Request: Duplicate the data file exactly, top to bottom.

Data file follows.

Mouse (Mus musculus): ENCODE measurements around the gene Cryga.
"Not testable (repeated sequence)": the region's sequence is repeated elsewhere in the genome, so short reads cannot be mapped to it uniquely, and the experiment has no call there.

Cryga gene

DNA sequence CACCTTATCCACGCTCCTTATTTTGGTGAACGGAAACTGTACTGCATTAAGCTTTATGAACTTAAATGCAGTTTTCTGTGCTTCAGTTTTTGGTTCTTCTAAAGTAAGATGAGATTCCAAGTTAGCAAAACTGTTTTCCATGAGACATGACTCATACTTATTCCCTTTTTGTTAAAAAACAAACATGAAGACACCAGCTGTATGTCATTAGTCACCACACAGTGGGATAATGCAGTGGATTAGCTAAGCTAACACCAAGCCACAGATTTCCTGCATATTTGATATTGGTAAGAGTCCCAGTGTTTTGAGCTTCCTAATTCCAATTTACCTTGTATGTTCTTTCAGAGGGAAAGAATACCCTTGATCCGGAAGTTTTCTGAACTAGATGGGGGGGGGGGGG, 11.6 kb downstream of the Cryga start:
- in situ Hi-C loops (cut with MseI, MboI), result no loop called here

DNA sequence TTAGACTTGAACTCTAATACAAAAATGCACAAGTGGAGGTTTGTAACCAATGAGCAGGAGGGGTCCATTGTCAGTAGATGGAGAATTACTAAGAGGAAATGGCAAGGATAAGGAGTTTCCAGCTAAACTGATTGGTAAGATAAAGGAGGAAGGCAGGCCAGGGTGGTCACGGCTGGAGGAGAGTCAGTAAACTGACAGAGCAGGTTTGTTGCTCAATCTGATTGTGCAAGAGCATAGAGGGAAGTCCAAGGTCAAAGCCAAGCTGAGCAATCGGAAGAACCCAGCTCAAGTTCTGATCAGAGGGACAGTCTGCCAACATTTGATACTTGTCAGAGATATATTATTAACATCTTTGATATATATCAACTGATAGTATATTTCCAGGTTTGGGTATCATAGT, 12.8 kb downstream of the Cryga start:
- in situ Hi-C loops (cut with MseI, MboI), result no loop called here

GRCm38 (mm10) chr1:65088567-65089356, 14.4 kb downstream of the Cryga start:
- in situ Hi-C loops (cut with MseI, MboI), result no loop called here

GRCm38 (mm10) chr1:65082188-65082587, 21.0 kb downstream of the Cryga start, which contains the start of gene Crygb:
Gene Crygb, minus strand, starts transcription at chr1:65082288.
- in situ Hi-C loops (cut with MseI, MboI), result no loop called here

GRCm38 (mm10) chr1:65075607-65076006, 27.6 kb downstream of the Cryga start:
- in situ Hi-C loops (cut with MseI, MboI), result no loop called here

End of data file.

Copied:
Mouse (Mus musculus): ENCODE measurements around the gene Cryga.
"Not testable (repeated sequence)": the region's sequence is repeated elsewhere in the genome, so short reads cannot be mapped to it uniquely, and the experiment has no call there.

Cryga gene

DNA sequence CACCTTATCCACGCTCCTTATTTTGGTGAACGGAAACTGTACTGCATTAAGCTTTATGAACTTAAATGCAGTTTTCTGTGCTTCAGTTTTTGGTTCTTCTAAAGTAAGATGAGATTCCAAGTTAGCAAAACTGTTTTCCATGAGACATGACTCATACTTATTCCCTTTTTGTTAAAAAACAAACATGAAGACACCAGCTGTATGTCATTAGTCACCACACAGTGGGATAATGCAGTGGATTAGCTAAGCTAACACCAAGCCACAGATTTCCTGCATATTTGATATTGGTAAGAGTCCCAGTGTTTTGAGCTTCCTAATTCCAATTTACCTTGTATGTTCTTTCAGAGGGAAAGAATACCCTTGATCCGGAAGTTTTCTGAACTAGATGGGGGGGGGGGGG, 11.6 kb downstream of the Cryga start:
- in situ Hi-C loops (cut with MseI, MboI), result no loop called here

DNA sequence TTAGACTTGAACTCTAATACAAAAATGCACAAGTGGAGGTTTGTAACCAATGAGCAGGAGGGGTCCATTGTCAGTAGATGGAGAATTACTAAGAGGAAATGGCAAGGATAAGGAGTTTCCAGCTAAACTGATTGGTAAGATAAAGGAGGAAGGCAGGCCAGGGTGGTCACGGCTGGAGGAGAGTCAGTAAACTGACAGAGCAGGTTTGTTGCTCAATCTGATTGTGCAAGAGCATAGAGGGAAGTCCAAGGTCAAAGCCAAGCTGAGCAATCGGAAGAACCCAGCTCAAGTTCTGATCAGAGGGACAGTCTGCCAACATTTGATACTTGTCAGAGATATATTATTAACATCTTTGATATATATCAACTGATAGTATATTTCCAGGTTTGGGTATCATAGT, 12.8 kb downstream of the Cryga start:
- in situ Hi-C loops (cut with MseI, MboI), result no loop called here

GRCm38 (mm10) chr1:65088567-65089356, 14.4 kb downstream of the Cryga start:
- in situ Hi-C loops (cut with MseI, MboI), result no loop called here

GRCm38 (mm10) chr1:65082188-65082587, 21.0 kb downstream of the Cryga start, which contains the start of gene Crygb:
Gene Crygb, minus strand, starts transcription at chr1:65082288.
- in situ Hi-C loops (cut with MseI, MboI), result no loop called here

GRCm38 (mm10) chr1:65075607-65076006, 27.6 kb downstream of the Cryga start:
- in situ Hi-C loops (cut with MseI, MboI), result no loop called here